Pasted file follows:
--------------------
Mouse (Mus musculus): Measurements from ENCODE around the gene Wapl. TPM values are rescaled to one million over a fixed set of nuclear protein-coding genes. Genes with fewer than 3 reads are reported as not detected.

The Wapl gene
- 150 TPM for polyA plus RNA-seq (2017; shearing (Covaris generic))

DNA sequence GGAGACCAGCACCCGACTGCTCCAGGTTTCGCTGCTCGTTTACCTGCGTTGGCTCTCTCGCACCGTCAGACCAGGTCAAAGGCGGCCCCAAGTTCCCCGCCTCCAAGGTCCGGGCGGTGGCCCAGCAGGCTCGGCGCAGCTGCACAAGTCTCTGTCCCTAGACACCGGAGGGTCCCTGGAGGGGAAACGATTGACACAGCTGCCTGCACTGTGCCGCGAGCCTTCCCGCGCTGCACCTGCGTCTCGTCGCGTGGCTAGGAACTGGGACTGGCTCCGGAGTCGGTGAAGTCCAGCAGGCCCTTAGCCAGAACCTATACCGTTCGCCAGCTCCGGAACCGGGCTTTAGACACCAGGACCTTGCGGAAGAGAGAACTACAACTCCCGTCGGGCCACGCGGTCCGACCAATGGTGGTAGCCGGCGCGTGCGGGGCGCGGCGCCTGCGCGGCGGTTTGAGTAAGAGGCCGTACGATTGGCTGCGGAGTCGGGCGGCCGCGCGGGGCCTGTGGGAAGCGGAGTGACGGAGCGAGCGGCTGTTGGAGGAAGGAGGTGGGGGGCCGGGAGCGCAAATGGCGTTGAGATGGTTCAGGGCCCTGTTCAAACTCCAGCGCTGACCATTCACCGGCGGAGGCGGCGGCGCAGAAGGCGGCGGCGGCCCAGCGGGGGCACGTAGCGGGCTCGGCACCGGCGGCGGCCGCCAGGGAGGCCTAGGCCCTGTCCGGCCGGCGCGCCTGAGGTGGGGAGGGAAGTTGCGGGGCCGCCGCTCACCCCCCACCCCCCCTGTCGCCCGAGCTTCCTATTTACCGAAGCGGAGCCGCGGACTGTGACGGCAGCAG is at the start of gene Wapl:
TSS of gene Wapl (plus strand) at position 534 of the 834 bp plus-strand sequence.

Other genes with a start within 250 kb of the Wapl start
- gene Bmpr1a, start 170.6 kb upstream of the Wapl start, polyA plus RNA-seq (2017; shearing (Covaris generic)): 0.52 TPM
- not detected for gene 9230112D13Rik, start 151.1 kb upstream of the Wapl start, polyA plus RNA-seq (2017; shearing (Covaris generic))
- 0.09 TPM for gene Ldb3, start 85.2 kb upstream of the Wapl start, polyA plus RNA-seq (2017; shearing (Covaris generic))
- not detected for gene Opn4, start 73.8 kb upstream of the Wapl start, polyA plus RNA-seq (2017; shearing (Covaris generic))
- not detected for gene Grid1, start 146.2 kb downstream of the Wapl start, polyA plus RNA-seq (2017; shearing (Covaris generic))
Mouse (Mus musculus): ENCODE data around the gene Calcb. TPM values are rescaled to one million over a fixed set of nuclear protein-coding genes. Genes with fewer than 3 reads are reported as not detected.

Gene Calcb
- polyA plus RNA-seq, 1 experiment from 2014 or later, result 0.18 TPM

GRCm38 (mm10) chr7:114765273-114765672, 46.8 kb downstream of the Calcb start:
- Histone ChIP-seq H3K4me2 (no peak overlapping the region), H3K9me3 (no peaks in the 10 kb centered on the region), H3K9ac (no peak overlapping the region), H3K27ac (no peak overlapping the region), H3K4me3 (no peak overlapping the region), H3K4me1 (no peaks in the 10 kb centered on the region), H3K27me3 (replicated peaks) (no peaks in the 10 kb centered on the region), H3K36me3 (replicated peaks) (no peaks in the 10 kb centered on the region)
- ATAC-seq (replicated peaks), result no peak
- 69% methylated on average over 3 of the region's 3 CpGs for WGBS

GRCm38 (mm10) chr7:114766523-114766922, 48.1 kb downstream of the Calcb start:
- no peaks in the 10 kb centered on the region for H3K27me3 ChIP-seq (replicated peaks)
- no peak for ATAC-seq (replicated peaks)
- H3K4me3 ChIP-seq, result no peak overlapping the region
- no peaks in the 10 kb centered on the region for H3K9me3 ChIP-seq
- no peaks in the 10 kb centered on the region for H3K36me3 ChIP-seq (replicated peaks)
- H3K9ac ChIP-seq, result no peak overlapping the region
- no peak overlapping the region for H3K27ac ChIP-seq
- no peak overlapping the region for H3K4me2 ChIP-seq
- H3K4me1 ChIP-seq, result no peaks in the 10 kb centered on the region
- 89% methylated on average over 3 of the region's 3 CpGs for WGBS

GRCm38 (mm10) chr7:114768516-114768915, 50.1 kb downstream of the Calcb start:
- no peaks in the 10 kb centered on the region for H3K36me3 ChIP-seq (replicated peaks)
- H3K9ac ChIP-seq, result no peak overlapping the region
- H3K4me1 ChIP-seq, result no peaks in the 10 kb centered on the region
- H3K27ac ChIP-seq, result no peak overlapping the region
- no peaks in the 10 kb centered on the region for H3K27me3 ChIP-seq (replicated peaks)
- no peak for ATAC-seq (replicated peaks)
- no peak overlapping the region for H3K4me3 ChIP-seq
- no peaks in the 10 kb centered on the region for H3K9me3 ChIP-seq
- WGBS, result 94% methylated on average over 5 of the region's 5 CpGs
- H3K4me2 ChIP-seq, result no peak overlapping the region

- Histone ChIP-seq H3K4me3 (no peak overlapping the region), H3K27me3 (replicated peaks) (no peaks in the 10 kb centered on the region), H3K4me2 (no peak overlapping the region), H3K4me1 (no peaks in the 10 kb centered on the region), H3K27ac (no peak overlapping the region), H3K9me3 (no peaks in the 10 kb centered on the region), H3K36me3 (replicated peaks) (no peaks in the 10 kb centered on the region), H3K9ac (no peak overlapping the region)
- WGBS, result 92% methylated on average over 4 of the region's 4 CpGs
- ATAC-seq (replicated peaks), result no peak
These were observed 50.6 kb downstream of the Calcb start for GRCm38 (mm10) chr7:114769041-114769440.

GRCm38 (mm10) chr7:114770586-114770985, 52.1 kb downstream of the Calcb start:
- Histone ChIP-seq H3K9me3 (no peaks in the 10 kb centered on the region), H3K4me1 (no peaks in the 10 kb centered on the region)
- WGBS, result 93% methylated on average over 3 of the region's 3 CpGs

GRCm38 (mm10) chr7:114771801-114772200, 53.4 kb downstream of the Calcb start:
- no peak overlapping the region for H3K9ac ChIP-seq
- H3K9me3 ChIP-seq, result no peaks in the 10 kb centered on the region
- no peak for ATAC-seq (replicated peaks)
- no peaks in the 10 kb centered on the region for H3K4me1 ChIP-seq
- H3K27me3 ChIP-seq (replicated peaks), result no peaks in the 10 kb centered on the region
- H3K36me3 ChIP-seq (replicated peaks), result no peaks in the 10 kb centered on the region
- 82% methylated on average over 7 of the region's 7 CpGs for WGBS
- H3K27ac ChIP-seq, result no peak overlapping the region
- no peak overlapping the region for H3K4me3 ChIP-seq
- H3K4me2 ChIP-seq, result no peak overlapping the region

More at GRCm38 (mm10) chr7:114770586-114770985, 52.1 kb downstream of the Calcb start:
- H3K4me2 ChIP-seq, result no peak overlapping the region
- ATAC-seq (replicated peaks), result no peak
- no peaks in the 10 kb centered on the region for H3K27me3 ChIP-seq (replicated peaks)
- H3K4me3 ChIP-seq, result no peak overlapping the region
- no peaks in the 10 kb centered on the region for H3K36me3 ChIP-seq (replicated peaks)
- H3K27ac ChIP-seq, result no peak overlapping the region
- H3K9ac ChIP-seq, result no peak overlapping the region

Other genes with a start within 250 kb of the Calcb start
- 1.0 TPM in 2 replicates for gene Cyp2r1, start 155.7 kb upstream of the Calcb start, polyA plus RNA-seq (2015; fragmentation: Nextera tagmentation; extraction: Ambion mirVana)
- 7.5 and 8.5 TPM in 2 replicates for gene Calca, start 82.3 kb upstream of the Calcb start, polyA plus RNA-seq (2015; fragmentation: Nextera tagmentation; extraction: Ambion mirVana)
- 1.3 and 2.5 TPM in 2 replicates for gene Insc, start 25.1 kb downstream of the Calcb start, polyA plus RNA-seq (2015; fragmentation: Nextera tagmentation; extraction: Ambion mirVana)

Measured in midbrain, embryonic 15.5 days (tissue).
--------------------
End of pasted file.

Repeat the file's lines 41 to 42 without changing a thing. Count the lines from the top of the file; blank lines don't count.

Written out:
- Histone ChIP-seq H3K4me3 (no peak overlapping the region), H3K27me3 (replicated peaks) (no peaks in the 10 kb centered on the region), H3K4me2 (no peak overlapping the region), H3K4me1 (no peaks in the 10 kb centered on the region), H3K27ac (no peak overlapping the region), H3K9me3 (no peaks in the 10 kb centered on the region), H3K36me3 (replicated peaks) (no peaks in the 10 kb centered on the region), H3K9ac (no peak overlapping the region)
- WGBS, result 92% methylated on average over 4 of the region's 4 CpGs